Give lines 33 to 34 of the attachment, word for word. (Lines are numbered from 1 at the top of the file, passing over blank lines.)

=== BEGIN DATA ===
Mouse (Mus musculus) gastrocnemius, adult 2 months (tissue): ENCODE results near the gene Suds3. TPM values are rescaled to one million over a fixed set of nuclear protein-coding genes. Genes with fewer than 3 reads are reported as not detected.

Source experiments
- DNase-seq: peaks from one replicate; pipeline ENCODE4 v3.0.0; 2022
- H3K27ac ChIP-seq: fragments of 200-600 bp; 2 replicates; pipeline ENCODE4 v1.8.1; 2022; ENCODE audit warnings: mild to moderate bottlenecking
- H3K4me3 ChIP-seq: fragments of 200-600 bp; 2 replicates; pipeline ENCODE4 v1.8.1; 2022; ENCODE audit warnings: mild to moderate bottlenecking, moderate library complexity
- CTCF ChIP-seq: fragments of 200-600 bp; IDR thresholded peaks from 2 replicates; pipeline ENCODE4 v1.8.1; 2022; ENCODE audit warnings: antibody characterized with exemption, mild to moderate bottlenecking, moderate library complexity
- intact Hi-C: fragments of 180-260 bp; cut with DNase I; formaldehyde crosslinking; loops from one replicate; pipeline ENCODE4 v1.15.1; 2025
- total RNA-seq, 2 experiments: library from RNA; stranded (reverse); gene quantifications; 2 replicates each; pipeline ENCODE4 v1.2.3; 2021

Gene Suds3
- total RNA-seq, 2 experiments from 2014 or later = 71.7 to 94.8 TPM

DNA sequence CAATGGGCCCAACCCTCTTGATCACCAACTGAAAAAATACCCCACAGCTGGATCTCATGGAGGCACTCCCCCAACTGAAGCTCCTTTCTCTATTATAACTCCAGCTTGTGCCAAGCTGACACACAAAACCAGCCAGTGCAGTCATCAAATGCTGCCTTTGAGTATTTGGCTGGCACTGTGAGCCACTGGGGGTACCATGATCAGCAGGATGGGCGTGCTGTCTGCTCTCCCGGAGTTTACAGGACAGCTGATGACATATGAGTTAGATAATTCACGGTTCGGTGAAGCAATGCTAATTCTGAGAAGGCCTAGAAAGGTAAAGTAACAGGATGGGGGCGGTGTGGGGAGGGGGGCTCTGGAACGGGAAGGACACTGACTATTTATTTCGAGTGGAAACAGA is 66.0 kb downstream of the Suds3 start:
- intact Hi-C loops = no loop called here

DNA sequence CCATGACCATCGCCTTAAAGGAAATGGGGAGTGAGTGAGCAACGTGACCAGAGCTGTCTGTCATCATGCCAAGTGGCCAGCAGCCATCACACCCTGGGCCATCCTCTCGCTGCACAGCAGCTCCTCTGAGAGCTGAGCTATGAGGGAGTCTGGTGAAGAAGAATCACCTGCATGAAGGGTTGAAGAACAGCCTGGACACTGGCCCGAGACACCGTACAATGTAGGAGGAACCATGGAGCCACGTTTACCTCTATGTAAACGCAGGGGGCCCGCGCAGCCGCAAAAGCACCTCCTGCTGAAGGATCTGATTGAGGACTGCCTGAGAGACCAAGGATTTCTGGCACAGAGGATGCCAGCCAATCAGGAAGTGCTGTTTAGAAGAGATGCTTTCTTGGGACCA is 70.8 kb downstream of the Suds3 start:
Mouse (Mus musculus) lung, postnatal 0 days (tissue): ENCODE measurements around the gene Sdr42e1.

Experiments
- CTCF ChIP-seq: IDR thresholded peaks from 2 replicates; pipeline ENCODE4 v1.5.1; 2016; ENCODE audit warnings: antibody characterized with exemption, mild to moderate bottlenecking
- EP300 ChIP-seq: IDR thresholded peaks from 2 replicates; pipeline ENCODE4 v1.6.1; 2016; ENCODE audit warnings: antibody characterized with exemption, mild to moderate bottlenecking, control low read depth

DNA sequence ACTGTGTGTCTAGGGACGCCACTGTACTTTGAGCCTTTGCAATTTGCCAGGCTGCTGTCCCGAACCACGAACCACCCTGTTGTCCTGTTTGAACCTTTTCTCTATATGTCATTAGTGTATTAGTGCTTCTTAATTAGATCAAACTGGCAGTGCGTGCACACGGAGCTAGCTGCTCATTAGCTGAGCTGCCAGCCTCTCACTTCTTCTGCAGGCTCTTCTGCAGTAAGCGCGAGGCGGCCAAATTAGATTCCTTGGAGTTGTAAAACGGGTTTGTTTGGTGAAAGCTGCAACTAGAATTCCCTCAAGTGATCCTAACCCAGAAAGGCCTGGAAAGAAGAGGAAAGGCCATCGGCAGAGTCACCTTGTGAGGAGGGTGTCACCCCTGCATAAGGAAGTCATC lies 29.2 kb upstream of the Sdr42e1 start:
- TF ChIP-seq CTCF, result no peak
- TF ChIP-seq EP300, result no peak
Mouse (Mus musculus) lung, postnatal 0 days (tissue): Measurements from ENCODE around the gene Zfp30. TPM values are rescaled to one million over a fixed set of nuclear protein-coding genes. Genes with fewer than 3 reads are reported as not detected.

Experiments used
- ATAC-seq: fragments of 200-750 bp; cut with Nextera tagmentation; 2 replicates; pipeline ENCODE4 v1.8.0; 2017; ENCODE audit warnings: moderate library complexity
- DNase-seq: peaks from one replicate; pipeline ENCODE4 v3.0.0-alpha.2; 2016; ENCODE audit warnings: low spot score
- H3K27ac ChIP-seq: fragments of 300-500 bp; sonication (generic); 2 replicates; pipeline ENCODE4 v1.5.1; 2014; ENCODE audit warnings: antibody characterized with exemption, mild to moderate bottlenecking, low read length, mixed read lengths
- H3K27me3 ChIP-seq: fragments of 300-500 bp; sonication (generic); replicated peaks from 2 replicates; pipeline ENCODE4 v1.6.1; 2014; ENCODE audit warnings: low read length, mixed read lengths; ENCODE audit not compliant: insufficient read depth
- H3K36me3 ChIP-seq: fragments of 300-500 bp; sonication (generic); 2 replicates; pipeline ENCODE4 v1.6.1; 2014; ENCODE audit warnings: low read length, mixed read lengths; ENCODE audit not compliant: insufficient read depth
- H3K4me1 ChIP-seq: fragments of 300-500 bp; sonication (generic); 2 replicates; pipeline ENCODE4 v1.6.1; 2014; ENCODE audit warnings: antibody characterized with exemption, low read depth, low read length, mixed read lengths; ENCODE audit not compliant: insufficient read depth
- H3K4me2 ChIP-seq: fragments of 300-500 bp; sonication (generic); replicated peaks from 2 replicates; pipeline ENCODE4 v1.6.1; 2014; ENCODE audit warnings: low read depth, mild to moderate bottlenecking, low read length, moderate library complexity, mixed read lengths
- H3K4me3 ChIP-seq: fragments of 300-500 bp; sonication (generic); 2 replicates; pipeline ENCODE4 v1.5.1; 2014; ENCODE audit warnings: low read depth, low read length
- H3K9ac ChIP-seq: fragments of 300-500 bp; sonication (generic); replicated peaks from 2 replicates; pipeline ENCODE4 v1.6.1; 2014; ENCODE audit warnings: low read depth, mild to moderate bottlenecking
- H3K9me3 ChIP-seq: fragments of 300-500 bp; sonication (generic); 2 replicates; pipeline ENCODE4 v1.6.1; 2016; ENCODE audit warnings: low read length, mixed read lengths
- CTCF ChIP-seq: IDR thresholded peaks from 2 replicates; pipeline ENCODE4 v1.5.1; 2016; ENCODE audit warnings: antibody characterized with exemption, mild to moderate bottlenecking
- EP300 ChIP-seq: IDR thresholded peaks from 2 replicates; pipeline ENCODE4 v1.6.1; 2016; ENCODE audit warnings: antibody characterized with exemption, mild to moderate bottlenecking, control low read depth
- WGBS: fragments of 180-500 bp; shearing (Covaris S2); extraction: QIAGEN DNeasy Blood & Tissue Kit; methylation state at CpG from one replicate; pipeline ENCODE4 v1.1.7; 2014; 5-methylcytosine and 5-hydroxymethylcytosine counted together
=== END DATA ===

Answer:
- CTCF ChIP-seq: IDR thresholded peaks from 2 replicates; pipeline ENCODE4 v1.5.1; 2016; ENCODE audit warnings: antibody characterized with exemption, mild to moderate bottlenecking
- EP300 ChIP-seq: IDR thresholded peaks from 2 replicates; pipeline ENCODE4 v1.6.1; 2016; ENCODE audit warnings: antibody characterized with exemption, mild to moderate bottlenecking, control low read depth